As a rule, most employers hate reading cover letters. Because nearly all of them are what I call, 3B: bland, boring and banal.
In fact, most cover letters are such formulaic exercises in boredom that I suggest you stop sending them to employers.
That’s right. Don’t send a cover letter.
Instead, send a sales letter.
After all, your goal in writing to employers is to “sell” them on hiring you, right?
With that in mind, here’s a success story that will help you stop sending cover letters, and start sending sales letters that get job interviews.
Paul D. from White Bear Lake, Minn. writes: “I met you at the Star Tribune job expo and I wanted to comment on your tip to write a sales letter rather than a cover letter. I took your advice and, after sending the new cover letter to apply for two jobs online, I had one call the same day for an interview! The other call came the day after.”
Paul batted 1.000 with the two cover letters he sent out. Not bad. And his story offers three lessons that can get you hired …
1) Get Attention by Asking a Question
You must get employers’ attention at the start of your letter and compel them to read. Otherwise, your letter won’t have any effect -- bored readers will skim it, then rush to read your résumé.
An easy way to get attention is to ask a question. Why? Questions are hard to ignore -- they engage and involve readers.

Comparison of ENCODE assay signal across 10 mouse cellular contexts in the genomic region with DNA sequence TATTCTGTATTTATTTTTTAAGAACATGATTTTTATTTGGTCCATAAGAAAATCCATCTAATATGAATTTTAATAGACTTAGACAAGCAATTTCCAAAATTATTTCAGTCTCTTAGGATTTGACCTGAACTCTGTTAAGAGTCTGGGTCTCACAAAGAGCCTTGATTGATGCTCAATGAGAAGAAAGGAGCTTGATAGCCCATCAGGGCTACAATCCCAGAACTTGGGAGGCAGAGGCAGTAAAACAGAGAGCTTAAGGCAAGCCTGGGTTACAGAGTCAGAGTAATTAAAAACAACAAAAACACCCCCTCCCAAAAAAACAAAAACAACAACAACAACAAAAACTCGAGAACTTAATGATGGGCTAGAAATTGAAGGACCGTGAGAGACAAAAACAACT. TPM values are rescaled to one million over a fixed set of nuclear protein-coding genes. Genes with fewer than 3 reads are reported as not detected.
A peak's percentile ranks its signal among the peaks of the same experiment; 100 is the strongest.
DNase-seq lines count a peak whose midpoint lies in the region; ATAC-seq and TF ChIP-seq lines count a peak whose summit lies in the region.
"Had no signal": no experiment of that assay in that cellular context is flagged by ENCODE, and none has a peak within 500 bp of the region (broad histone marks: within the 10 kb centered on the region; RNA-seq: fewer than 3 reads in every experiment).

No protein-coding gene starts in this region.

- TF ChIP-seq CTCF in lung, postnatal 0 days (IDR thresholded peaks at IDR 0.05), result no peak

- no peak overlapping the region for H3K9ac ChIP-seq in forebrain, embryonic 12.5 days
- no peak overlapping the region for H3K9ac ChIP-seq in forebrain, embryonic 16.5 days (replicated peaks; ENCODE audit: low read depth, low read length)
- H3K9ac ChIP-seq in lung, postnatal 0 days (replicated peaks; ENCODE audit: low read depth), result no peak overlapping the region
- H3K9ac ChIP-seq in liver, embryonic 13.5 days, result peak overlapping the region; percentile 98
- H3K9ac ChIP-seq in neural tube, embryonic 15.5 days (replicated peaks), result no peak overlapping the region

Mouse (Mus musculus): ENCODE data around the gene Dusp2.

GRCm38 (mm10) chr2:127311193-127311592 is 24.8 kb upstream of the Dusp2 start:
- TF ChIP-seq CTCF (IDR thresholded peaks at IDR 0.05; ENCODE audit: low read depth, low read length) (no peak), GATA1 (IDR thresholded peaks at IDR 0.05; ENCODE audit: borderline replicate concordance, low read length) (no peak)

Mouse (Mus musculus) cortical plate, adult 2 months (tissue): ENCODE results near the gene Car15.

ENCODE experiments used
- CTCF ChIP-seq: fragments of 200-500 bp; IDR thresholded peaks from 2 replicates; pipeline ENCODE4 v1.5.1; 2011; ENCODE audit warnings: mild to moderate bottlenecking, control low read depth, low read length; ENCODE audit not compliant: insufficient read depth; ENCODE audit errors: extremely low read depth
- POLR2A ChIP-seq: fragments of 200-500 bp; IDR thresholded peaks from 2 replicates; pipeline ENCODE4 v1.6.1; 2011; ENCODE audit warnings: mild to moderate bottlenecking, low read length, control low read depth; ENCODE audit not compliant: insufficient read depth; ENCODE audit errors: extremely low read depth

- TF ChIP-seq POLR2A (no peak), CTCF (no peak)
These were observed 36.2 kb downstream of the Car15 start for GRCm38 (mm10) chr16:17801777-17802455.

This is what I suggested at the job search seminar Paul attended. He took my advice and wrote a new cover letter that began like this:
Dear Mr. Peterson:
Are you looking for a professional marketing person who has demonstrated analytical and problem-solving ability, practical project management skills and excellent written and verbal communication skills?
Paul’s question practically forces readers to answer, Yes! And if you can get employers to nod in agreement while reading your “sales letter,” you’ve taken a giant leap toward getting hired.
2) Emphasize Specific Results
Which of the following statements is more interesting?
A) I’m a hard worker, honest and reliable, with excellent attention to detail.
B) I saved my last employer more than $1,000.
It’s B, of course. B makes a specific claim, while A is a list of generalities. All things being equal, the candidate who sprinkles results throughout his/her “sales letter” is more likely to get hired. Because that’s what ever person is hired to do at every employer -- produce results.
That’s what Paul emphasized in his letter -- specific results like these:
My attention to detail saved my company more than one thousand dollars in incorrect registration forms over six months.
Now, that isn’t perfect. I would use numerals (not words), put them first, and include a dollar sign, all of which makes the results more obvious. Like this:
I saved more than $1,000 for my company in 6 months, by finding and correcting registration forms.